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A small donation made to a Spokane Public Schools board candidate appears to violate federal tax law.
Spokane County Fire District Board Commissioner William A. “Bill” Anderson and challenger Larry T. Rider have at least one thing in common: more than two decades of firefighting experience. Anderson was employed with the Spokane Valley Fire Department for 29 years as a firefighter, dispatcher, engineer and officer.
Whoever becomes Spokane Public Schools newest board member will inherit a slough of thorny and difficult questions. And while both candidates running for that honor have similar goals and concerns, their approach and experiences differ.
Eight years after Medical Lake decided to disband its independent police department, Mikeal Suniga said it’s time to re-establish it. But his challenger in the race to lead the city, Shirley Maike, said the town is served well by the Spokane County Sheriff’s Office.
A flyer that attacked Spokane City Council candidate Matthew Howes for restaurant violations was a slimy and poorly executed effort that fuels our political cynicism.
Campaign mailer funded largely by firefighters union exaggerates Spokane City Council candidate’s restaurant inspection record
The Spokane Regional Health District said in a statement Monday it did not participate in the creation of political communications charging City Council candidate Matthew Howes with ignoring health code rigors in running his northside restaurant. Howes said the mailer is full of “blatant lies” and showed dirty tactics by supporters of his opponent, Candace Mumm.
Republican Jacquelin Maycumber moved from legislative assistant to legislator when northeast Washington’s House seat opened up this year. To keep the job, she’ll have to beat Democrat Susan Swanson, who is trying to break the GOP lock that stretches back to the 1990s.
Incumbent Candace Mumm is facing off against political newcomer Matthew Howes for the northwest Spokane seat. The district’s major political issue this fall has been a controversial lane reduction project that has split the candidates.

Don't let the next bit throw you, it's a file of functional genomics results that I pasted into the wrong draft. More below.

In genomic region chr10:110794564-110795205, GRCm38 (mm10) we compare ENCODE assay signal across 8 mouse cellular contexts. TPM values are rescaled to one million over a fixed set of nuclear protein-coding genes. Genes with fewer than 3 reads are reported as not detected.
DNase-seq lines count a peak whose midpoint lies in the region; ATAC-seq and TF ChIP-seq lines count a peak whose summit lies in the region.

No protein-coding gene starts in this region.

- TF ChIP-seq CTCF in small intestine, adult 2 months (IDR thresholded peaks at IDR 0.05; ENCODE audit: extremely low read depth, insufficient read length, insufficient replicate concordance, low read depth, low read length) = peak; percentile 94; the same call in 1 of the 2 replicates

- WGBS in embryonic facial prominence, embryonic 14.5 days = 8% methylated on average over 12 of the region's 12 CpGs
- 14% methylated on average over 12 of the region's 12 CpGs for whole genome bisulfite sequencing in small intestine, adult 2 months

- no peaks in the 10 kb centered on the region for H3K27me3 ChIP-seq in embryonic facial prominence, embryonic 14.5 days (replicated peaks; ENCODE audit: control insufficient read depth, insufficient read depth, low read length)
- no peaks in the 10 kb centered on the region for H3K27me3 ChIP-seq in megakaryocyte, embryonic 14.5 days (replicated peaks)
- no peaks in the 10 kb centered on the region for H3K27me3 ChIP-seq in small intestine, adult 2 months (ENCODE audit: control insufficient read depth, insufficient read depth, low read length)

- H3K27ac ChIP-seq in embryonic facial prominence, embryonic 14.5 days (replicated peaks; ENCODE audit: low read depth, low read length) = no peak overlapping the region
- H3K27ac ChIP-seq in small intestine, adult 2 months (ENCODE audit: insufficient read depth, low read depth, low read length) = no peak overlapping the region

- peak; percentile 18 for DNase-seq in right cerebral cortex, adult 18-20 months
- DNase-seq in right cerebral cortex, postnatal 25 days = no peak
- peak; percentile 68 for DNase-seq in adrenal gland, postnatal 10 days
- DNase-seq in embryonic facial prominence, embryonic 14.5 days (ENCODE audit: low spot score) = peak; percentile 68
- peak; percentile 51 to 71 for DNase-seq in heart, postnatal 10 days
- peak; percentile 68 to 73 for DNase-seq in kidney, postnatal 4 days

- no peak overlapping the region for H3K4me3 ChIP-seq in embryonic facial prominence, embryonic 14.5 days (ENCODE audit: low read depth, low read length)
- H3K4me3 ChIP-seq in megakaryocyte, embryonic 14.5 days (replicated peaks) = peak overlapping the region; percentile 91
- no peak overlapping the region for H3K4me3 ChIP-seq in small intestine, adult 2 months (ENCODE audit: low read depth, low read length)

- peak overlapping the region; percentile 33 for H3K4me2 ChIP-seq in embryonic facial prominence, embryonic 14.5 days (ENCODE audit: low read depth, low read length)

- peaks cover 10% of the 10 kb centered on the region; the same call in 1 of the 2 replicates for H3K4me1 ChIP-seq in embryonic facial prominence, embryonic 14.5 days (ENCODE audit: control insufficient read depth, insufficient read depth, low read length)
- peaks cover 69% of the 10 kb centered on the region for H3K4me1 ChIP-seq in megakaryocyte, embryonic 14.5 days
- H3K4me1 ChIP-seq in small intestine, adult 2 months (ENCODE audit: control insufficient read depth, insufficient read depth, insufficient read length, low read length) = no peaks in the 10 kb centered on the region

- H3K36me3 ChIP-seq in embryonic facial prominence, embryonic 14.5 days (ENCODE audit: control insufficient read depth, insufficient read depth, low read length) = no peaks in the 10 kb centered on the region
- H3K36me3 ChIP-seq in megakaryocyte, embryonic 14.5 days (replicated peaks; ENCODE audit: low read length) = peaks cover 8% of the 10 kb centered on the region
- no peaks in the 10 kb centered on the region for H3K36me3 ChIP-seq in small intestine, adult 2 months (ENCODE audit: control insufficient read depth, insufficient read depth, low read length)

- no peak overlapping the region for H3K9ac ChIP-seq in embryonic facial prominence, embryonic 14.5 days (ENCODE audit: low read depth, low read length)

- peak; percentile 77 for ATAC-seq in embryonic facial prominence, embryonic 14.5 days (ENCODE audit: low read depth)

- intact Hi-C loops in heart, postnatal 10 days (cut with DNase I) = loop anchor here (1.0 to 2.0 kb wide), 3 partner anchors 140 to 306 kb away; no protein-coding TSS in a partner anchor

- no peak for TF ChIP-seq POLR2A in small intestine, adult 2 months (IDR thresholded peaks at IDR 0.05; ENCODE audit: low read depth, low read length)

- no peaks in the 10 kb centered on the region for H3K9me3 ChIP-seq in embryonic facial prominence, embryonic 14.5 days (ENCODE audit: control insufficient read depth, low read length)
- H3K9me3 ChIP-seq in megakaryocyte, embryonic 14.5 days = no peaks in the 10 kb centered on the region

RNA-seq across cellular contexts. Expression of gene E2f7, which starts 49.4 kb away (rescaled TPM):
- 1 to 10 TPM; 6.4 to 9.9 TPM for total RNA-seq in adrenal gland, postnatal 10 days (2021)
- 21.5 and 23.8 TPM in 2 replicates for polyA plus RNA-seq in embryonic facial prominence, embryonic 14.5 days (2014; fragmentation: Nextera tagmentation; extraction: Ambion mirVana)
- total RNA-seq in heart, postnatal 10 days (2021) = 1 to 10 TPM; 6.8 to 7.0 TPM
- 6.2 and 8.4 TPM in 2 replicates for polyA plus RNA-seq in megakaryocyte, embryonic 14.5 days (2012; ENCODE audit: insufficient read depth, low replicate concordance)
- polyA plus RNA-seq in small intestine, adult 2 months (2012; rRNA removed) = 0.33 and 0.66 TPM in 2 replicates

Sue Lani Madsen: Spokane City Council’s focus on national issues takes away from its attention to local problems
There is a national progressive movement using municipal legislation to drive state and federal policy through the courts. Does Spokane want an increasingly political City Council, or one that focuses on city business?
After moving from the House to the Senate this year to fill an open seat, Republican Shelly Short faces her first Democratic challenger in Karen Hardy.
Spokane Valley City Councilwoman Pamela Haley says her competition in November’s election needs to learn more about city government.
Adam Papini knows he’s probably not going to win, but that doesn’t bother him. What does, he said, is how his colleagues, friends and confidants assumed that when he was charged with driving under the influence in June, it automatically meant he was guilty. Even lawyers and judges, who are supposed to presume innocence until the six-letter word is spoken by a jury, or a plea deal is entered, immediately treated him differently.
Scott Ellsworth was a student in the Riverside School District for 13 years, and now he wants to help improve it, which is why he said he is running for a seat on the Riverside School Board. Ellsworth’s history with the school district precedes his education. For over 30 years, his father worked in the school district. Now his youngest son attends Riverside High School.
A candidate running for Millwood mayor says it may be time for the town to consider forming its own police department. Jay Molitor, who is challenging incumbent Kevin Freeman, argues that the service the town gets from the Spokane County Sheriff’s Office is inadequate for Millwood’s population of nearly 1,800. He points to the police department of Reardan, a town with one-third the population, which has one full-time and several part-time officers.
Two candidates in a race for Cheney City Council disagree on what the city should be doing about water issues.
Spokane City Council and school board candidates mingled with voters, disagreed thoughtfully and learned a few things about the city they hope to represent at a candidate forum Tuesday evening. The event, called “Pints and Politics,” was hosted by The Spokesman-Review as a way to encourage civil political dialogue.
Spokane council and school board candidates talk issues during forum with three weeks left until election
Spokane city council and school board candidates mingled with voters, disagreed thoughtfully and learned a few things about the city they hope to represent at a candidate forum Tuesday evening.
Spokane City Council, school board candidates will debate issues at Spokesman-Review’s Pints and Politics
Candidates competing for Spokane City Council and Spokane School Board seats will participate in a casual candidates forum Tuesday evening. The Spokesman-Review is hosting Pints and Politics at Overbluff Cellars Events Center at the Washington Cracker Co. Building at 304 W. Pacific Ave. in downtown Spokane.
On the question of whether Spokane can – or should – fine the owners of rail cars transporting certain crude oil and coal through downtown, both sides say they’re on the right side of the law.
The group Safer Spokane has been hit with a complaint alleging yearlong violations of the state’s campaign finance disclosure laws for failing to file fiscal reports as required by law. The complaint was filed by a representative of the Spokane Home Builders Association, which has opposed the rail initiative.